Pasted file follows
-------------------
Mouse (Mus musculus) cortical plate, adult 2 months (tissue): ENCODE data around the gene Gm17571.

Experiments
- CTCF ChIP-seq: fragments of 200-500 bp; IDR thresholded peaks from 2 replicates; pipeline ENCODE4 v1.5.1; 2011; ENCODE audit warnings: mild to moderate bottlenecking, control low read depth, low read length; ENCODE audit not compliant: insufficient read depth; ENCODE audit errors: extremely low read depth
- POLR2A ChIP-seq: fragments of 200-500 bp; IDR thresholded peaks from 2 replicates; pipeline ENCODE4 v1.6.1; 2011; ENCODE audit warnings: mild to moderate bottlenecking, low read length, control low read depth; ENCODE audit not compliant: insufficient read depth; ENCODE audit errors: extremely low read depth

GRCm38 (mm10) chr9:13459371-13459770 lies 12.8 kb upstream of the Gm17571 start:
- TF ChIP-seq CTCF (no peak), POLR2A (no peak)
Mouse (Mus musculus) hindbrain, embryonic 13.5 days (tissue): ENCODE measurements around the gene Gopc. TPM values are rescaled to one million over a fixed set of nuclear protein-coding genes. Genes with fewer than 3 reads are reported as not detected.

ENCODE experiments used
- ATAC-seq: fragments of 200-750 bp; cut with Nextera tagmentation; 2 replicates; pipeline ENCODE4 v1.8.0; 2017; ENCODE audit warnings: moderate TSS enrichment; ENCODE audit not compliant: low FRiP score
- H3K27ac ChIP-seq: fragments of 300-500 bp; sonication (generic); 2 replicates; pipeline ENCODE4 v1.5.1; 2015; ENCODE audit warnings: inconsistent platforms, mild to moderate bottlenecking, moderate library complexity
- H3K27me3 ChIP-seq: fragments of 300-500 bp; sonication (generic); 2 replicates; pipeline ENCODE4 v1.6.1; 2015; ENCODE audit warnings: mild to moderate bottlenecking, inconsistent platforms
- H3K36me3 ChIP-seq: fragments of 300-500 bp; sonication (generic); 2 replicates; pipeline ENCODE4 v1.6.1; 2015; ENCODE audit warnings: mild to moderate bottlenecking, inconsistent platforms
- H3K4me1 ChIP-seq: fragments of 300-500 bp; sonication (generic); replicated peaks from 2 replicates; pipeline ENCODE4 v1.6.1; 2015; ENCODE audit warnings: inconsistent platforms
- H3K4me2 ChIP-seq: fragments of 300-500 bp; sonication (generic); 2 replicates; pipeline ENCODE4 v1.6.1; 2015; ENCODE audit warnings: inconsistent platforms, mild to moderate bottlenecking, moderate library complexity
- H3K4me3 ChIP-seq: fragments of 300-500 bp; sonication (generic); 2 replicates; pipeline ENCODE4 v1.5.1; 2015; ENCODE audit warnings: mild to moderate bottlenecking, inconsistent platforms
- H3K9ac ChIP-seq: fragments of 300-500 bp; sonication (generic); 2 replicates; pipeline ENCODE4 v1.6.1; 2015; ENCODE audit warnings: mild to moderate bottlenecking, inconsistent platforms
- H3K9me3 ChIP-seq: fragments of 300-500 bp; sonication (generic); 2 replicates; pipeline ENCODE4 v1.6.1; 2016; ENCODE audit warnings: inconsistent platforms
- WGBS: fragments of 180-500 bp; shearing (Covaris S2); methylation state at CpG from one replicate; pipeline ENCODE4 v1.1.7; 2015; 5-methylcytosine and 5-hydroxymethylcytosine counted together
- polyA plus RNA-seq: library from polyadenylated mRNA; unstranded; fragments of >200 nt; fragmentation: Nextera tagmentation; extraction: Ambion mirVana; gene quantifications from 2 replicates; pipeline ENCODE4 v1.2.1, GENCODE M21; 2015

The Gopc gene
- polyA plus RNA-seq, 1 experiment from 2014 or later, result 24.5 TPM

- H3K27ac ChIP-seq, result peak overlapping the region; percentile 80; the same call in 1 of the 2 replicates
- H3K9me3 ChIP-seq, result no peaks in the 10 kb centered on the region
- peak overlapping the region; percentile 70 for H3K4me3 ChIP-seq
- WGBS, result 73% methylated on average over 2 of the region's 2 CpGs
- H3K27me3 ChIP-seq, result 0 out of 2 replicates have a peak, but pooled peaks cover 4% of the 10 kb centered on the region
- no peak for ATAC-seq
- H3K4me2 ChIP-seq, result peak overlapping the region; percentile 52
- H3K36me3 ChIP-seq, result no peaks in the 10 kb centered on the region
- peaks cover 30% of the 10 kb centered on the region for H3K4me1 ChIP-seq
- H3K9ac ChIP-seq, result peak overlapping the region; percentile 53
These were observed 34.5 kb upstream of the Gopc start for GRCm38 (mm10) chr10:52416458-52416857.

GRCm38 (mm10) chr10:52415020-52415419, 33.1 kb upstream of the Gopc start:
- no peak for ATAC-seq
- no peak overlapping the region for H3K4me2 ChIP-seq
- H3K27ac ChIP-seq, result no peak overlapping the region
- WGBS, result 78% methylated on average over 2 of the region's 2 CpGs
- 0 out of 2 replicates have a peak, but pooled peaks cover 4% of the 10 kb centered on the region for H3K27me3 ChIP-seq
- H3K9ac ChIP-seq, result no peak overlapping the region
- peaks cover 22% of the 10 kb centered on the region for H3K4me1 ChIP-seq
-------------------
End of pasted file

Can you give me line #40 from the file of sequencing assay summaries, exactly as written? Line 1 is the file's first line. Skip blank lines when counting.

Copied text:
- peaks cover 22% of the 10 kb centered on the region for H3K4me1 ChIP-seq